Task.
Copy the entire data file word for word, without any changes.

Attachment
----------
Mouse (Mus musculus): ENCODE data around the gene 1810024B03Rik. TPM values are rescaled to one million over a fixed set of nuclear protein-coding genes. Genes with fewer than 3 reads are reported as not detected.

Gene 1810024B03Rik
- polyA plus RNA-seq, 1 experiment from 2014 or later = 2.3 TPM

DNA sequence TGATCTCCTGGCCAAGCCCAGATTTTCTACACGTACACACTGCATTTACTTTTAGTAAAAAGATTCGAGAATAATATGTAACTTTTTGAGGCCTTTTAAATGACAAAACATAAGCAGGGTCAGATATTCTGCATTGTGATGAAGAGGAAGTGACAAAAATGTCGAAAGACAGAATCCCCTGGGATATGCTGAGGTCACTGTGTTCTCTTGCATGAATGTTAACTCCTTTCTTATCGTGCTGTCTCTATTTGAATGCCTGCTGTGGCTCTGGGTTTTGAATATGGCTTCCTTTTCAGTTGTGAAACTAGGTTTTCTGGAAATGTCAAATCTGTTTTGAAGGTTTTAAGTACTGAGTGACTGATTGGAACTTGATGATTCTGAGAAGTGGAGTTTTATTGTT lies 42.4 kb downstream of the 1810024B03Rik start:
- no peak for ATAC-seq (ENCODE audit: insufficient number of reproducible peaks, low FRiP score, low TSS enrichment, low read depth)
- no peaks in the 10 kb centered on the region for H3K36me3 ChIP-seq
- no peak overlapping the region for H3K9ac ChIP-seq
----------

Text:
Mouse (Mus musculus): ENCODE data around the gene 1810024B03Rik. TPM values are rescaled to one million over a fixed set of nuclear protein-coding genes. Genes with fewer than 3 reads are reported as not detected.

Gene 1810024B03Rik
- polyA plus RNA-seq, 1 experiment from 2014 or later = 2.3 TPM

DNA sequence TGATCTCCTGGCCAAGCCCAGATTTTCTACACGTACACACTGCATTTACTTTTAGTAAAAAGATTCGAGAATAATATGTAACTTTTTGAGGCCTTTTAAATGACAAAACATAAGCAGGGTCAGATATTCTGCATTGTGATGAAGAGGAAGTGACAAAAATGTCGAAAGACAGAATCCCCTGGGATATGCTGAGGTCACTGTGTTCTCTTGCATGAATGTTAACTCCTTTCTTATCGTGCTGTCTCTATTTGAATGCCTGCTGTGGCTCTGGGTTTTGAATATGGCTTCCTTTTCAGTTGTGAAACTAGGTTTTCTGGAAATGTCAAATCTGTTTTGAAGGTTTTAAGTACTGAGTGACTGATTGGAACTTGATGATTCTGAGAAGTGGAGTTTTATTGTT lies 42.4 kb downstream of the 1810024B03Rik start:
- no peak for ATAC-seq (ENCODE audit: insufficient number of reproducible peaks, low FRiP score, low TSS enrichment, low read depth)
- no peaks in the 10 kb centered on the region for H3K36me3 ChIP-seq
- no peak overlapping the region for H3K9ac ChIP-seq